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Building the Case for Design and Health
In eight cities, a joint AIA and MIT research project begins to untangle the connection between urbanism and health
By Brooks Rainwater
The AIA’s Decade of Design commitment to action with the Clinton Global Initiative seeks to effect positive change through design in the global urban environment. To address the urgent need to create far-reaching solutions, the AIA has partnered with the Massachusetts Institute of Technology Center for Advanced Urbanism. The Health and Urbanism project is focused on leveraging the power of design to serve as a catalyst for improving urban health.
Decade of Design: Health and Urbanism will use cities as a laboratory for research, analysis, speculation, invention, and ultimately the design and development of sustainable models of urbanism centered on health metrics. The first piece in this decade-long program is the MIT course, Advanced Research Workshop in Landscape + Urbanism. The goal of this course was to establish the research foundation for further exploration in the metropolitan regions selected for analysis.
MIT graduate students from architecture, landscape architecture, and urban planning took part in this course, taught by professors from MIT’s Center for Advanced Urbanism in the School of Architecture + Planning. The students fanned out throughout the country to study eight metropolitan regions—Atlanta, Houston, Los Angeles, San Francisco, Chicago, Minneapolis, Boston, and New York—taking into consideration geographic, climatic, and population diversity. The research included fieldwork, novel forms of geographic and environmental analysis, social factors, and the development of indexed priorities detailing where design may influence urban health the most. Each metropolitan area was comparatively studied at the county scale for health indicators. More detailed studies were conducted in health hot spots, where health indicators already suggest a negative impact that can be tied to urban design.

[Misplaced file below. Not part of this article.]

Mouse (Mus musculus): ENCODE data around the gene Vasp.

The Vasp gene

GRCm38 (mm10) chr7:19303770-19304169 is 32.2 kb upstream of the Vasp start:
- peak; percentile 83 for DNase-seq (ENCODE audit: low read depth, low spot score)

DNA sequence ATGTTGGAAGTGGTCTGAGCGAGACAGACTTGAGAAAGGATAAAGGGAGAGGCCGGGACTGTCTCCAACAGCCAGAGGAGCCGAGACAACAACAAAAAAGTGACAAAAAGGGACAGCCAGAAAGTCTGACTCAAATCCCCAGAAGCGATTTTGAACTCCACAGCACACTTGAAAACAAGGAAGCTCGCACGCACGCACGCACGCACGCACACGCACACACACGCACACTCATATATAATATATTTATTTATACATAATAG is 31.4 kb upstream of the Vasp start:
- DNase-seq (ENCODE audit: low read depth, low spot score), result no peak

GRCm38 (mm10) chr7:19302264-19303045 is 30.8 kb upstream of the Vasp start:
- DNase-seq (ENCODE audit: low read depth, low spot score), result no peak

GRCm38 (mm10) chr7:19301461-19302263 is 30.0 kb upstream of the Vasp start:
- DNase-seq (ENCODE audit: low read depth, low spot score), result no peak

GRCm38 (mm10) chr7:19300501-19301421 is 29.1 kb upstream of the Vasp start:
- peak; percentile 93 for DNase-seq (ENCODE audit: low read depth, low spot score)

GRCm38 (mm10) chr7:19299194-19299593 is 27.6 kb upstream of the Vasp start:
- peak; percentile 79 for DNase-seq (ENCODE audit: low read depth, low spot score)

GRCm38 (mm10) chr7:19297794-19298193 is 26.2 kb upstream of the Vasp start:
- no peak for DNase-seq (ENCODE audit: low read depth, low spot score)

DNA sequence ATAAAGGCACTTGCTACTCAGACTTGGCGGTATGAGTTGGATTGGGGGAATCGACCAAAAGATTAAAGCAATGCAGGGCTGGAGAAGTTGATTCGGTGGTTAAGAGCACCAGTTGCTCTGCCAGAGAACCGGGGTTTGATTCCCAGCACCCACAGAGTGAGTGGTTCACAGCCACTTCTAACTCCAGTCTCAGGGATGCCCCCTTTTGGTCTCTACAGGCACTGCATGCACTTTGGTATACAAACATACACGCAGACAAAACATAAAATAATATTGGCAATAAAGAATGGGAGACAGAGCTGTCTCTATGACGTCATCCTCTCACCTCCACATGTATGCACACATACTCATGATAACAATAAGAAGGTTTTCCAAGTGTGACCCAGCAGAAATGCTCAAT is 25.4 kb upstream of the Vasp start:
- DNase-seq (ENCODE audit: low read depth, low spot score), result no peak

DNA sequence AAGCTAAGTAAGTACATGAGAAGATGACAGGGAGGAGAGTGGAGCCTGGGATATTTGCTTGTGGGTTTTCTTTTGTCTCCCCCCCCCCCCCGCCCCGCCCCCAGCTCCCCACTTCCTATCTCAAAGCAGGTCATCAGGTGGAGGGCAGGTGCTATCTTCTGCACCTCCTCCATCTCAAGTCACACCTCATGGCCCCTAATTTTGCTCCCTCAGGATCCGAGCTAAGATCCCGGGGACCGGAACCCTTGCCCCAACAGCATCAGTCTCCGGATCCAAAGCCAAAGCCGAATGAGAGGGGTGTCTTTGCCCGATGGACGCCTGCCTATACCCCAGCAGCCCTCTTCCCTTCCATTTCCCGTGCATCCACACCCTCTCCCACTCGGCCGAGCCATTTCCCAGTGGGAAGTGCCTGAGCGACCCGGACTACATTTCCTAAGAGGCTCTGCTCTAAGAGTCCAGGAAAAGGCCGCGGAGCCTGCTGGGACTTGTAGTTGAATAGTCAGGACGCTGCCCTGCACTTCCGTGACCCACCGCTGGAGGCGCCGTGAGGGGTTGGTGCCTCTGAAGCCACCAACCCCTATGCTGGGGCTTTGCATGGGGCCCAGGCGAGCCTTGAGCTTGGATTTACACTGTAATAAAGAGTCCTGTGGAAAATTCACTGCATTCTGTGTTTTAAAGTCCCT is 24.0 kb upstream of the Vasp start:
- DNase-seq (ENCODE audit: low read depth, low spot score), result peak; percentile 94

At the end of the semester, the students presented their results, with some exciting and at times unexpected outcomes. The final results for all of the cities will be available in a published report to be released this fall, but two cities are worth examining now.
With 10 million people living in Los Angeles County, this metro region can be a trendsetter for innovative health and design policy solutions. While a variety of data was analyzed and presented, some of the key findings centered on neighborhood form, location, and Los Angeles’ omnipresent highway corridors.
Throughout the region, high-income residents tend to reside in more urban areas along the coast and suburban areas in the mountains, while low-income residents live in urban basins and suburban desert areas. This bifurcation in settlement patterns has important impacts on health and has exacerbated the effects of ongoing air pollution, stretching back almost 100 years. Five of the 10 worst-congested roadways in the U.S. are found here. The impact of freeways on health, and the current location of new development patterns, was consistently raised throughout the analysis.
On the bright side, 87 percent of new residential construction from 2011–2013 has been multifamily, and much of this building has taken place near transit lines. Transit-oriented development typically provides communities with myriad benefits, but, in this instance, one big drawback is that the majority of the Los Angeles transit lines straddle congested freeway corridors. As a result, much of the construction has taken place in areas with high levels of particulate matter polluting the air, some of the worst in the U.S. MIT students found that out of the $1.50 billion in construction put in place during this period, $1.28 billion of it has been built in dangerous particulate matter zones that may result in severe asthma-related illness.
The good news is that Los Angeles is in the midst of an infrastructural investment renaissance, with the passage of the 30/10 Plan that is slated to spend $40 billion on infrastructure improvements by 2020, rather than by the original 2040 time frame. With this high level of investment and strong focus on transforming Los Angeles into a walkable, transit-accessible city, the analysis posited that there may be a need to reexamine different commonly accepted urban models for the city.